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José Andrés (pictured) met with Claes Petersson, Chief Food Innovation Officer at Panera Bread, to discuss food insecurity.

Panera Bread partners with José Andrés, World Central Kitchen to fight food insecurity

As part of the collaboration, the fast-casual chain plans to donate a day’s worth of meals to a local Washington D.C. non-profit

St. Louis-based Panera Bread is joining forces with chef, restaurateur and World Central Kitchen founder José Andrés to combat food insecurity, the company said Monday.

For every full-sized sandwich purchased at the chain from Monday through March 31, the fast-casual Panera Bread will donate $1 to World Central Kitchen — up to $100,000.

“I am grateful to have support from Panera Bread as World Central Kitchen works nationwide to feed those that are hungry,” said Andrés in a statement. “One plate at a time, one sandwich at a time, we can improve and change the world.”

World Central Kitchen has long been known for mobilizing chefs and restaurant operators to feed those in need following natural disasters. During COVID, the organization served as a lifeline for restaurants that were shuttered by restrictions. Many turned to feeding their communities as the ranks of the unemployed reached new heights.

The U.S. Department of Agriculture (USDA) differentiates between hunger and food insecurity to illustrate the seriousness of the problem stating, “Hunger refers to a personal, physical sensation of discomfort, while food insecurity refers to a lack of available financial resources for food at the household level.”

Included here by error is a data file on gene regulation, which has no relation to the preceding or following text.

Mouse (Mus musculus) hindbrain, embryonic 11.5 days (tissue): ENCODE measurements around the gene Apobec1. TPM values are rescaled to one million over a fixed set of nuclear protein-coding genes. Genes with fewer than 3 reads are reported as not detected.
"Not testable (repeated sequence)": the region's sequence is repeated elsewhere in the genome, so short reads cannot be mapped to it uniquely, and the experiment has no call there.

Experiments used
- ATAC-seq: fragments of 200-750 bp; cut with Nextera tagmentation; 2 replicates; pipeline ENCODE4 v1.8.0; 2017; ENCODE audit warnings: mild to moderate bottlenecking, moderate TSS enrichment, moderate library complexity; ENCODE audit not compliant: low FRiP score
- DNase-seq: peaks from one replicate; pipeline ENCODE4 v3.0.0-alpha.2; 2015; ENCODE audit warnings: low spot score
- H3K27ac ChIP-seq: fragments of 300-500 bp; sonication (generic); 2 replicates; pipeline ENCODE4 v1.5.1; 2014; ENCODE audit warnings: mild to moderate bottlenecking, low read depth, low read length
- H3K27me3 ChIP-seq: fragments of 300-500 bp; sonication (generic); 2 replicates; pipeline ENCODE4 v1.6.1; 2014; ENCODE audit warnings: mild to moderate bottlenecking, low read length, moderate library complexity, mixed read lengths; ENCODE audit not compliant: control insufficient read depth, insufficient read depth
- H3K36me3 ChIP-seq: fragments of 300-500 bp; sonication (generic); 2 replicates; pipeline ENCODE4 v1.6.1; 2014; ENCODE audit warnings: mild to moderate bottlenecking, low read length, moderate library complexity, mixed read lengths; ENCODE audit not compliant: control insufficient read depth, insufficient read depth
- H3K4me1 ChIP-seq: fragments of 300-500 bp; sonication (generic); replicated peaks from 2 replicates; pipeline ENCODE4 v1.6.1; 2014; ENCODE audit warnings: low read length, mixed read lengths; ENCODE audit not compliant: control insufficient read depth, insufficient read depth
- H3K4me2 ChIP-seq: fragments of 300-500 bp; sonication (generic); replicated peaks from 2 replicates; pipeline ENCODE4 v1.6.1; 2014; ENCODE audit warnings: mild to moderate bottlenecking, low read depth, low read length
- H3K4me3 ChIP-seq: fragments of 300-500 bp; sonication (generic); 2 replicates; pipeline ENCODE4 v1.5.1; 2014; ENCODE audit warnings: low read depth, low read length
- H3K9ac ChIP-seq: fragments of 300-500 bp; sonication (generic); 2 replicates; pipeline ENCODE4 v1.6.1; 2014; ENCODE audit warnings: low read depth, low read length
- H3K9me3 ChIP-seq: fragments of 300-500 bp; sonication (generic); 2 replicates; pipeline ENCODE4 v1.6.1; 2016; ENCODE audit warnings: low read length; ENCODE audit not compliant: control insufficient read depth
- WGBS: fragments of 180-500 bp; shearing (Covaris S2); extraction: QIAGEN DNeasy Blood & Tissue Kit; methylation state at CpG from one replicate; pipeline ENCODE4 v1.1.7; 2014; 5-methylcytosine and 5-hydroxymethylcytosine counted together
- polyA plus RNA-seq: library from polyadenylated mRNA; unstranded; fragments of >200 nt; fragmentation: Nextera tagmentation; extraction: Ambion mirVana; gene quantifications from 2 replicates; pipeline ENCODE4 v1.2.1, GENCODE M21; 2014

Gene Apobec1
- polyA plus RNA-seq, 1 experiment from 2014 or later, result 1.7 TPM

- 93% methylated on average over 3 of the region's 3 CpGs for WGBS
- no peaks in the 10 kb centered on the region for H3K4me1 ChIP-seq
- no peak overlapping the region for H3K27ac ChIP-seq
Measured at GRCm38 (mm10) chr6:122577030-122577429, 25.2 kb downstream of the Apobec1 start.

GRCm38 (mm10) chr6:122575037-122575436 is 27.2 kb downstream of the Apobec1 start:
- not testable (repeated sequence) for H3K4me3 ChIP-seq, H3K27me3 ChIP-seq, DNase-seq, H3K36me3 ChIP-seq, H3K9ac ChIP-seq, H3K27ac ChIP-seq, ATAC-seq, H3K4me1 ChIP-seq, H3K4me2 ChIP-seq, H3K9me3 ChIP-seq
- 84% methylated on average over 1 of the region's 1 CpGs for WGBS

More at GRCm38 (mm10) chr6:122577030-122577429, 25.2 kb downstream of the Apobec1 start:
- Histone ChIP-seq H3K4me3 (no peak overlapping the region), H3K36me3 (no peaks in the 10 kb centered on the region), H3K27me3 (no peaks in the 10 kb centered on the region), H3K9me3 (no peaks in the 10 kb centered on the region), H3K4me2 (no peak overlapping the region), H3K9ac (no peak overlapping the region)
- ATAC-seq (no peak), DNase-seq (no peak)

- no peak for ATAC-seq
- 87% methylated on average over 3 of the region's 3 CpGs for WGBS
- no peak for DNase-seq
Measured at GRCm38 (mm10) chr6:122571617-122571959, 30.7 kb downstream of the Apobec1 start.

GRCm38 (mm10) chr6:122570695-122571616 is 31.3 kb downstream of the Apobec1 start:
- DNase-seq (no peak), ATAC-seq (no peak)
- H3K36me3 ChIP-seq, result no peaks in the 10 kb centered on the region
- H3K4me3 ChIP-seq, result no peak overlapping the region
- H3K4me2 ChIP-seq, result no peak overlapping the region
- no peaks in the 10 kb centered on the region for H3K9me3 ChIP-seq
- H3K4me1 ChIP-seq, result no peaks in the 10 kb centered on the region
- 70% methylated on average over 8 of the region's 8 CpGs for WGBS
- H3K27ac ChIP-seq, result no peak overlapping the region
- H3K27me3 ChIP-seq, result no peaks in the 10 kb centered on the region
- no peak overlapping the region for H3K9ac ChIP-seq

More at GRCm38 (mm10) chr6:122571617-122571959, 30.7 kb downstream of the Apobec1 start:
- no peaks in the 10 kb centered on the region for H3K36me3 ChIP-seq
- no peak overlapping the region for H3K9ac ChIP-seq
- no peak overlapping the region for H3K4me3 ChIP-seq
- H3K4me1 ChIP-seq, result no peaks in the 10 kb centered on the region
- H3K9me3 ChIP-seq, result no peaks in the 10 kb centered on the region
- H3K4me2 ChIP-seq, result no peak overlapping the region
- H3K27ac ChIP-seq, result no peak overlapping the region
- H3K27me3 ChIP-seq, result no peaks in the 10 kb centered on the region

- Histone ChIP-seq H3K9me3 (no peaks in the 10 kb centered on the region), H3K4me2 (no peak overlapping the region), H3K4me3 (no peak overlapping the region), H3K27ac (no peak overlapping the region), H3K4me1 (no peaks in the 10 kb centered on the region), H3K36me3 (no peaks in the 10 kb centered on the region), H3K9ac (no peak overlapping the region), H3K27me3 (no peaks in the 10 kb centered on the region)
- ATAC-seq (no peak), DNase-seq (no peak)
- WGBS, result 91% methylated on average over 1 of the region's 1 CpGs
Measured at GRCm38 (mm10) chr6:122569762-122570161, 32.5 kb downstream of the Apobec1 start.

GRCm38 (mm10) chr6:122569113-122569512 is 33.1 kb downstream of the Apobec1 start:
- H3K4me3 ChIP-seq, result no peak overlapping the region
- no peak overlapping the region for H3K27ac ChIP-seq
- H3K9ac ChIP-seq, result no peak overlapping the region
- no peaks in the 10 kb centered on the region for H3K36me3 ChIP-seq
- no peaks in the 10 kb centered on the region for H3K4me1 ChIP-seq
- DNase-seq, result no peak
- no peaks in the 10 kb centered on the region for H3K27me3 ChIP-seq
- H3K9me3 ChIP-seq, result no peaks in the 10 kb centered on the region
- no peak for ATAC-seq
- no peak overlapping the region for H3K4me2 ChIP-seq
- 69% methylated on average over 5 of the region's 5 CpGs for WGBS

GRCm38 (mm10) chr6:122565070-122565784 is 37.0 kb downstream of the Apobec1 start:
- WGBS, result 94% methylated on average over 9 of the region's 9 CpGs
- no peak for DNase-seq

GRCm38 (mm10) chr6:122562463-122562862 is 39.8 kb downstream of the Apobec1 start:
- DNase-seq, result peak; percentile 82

According to the USDA, 1 in 9 Americans suffer from food insecurity as recently as 2018 but those numbers have undoubtedly gone up due to the pandemic. This year, Andrés’ hometown of Washington D.C. saw a rise in food insecurity among its community from 10.6% pre-COVID to more than 16% in 2021 and was named the second-most food-insecure city in the United States.

“Joining forces with a great chef and humanitarian like José Andrés has been inspiring — we had an amazing conversation about the importance of access to fresh, quality food and ingredients,” said Claes Petersson, Panera’s chief food innovation officer, in a statement. “Panera partners with more than 3,500 local food banks and pantries annually because we believe everyone deserves access to good food. Now more than ever, it’s important to give back and ensure those in need have access to freshly made meals — we hope that guests join our efforts in the fight against hunger.”

Panera also donated a day’s worth of fresh meals on March 23 to D.C.-based Martha’s Table, a nonprofit that fights for food justice and community engagement.

Additionally, Panera released a video as part of their series, “Food Interrupted,” which began two years ago as a deep dive into food issues with celebrities and chefs, including an episode on grains with Chef Marcus Samuelsson, eggs with Hannah Hart , YouTube and Food Network personality, and eating clean with actor Rainn Wilson.

This new episode is called “Hunger Interrupted” and will be the first video added to the series since late 2018. The YouTube video was made in collaboration with Andrés to explain the importance of food insecurity and the fast-casual chains fight to end world hunger. The video explains both what food insecurity is and how people can fight it.

Watch the video here:

Contact Holly Petre at [email protected]

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